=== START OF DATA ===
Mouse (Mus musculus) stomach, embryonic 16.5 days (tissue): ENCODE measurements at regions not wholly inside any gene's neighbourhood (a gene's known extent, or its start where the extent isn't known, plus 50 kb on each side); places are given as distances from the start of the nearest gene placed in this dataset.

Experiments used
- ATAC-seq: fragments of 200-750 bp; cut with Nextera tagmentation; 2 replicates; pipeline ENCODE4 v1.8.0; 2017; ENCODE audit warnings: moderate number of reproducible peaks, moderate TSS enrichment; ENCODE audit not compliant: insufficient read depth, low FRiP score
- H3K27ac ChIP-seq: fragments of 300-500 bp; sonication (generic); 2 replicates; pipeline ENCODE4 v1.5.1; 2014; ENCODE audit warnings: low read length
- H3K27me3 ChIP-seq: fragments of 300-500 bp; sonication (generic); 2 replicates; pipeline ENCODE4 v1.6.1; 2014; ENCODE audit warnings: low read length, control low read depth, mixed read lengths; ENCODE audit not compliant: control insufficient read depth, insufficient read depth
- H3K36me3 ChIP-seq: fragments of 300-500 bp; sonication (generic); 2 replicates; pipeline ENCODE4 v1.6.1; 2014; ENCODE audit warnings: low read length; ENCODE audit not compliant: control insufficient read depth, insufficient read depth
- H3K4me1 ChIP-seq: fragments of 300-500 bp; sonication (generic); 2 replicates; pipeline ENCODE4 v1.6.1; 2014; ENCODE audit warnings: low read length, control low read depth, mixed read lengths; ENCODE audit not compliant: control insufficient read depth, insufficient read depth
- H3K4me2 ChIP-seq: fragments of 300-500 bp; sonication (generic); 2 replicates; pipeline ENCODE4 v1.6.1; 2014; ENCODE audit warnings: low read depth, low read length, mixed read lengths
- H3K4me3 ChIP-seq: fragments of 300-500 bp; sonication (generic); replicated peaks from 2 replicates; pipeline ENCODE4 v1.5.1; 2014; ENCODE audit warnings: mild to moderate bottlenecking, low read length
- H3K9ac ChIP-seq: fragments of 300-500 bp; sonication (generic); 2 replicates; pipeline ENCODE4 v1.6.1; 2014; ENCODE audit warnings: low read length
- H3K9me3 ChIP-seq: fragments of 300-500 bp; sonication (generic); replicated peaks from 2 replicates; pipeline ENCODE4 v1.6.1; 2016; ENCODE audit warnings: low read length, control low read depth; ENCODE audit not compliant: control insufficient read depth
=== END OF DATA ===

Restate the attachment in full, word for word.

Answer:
Mouse (Mus musculus) stomach, embryonic 16.5 days (tissue): ENCODE measurements at regions not wholly inside any gene's neighbourhood (a gene's known extent, or its start where the extent isn't known, plus 50 kb on each side); places are given as distances from the start of the nearest gene placed in this dataset.

Experiments used
- ATAC-seq: fragments of 200-750 bp; cut with Nextera tagmentation; 2 replicates; pipeline ENCODE4 v1.8.0; 2017; ENCODE audit warnings: moderate number of reproducible peaks, moderate TSS enrichment; ENCODE audit not compliant: insufficient read depth, low FRiP score
- H3K27ac ChIP-seq: fragments of 300-500 bp; sonication (generic); 2 replicates; pipeline ENCODE4 v1.5.1; 2014; ENCODE audit warnings: low read length
- H3K27me3 ChIP-seq: fragments of 300-500 bp; sonication (generic); 2 replicates; pipeline ENCODE4 v1.6.1; 2014; ENCODE audit warnings: low read length, control low read depth, mixed read lengths; ENCODE audit not compliant: control insufficient read depth, insufficient read depth
- H3K36me3 ChIP-seq: fragments of 300-500 bp; sonication (generic); 2 replicates; pipeline ENCODE4 v1.6.1; 2014; ENCODE audit warnings: low read length; ENCODE audit not compliant: control insufficient read depth, insufficient read depth
- H3K4me1 ChIP-seq: fragments of 300-500 bp; sonication (generic); 2 replicates; pipeline ENCODE4 v1.6.1; 2014; ENCODE audit warnings: low read length, control low read depth, mixed read lengths; ENCODE audit not compliant: control insufficient read depth, insufficient read depth
- H3K4me2 ChIP-seq: fragments of 300-500 bp; sonication (generic); 2 replicates; pipeline ENCODE4 v1.6.1; 2014; ENCODE audit warnings: low read depth, low read length, mixed read lengths
- H3K4me3 ChIP-seq: fragments of 300-500 bp; sonication (generic); replicated peaks from 2 replicates; pipeline ENCODE4 v1.5.1; 2014; ENCODE audit warnings: mild to moderate bottlenecking, low read length
- H3K9ac ChIP-seq: fragments of 300-500 bp; sonication (generic); 2 replicates; pipeline ENCODE4 v1.6.1; 2014; ENCODE audit warnings: low read length
- H3K9me3 ChIP-seq: fragments of 300-500 bp; sonication (generic); replicated peaks from 2 replicates; pipeline ENCODE4 v1.6.1; 2016; ENCODE audit warnings: low read length, control low read depth; ENCODE audit not compliant: control insufficient read depth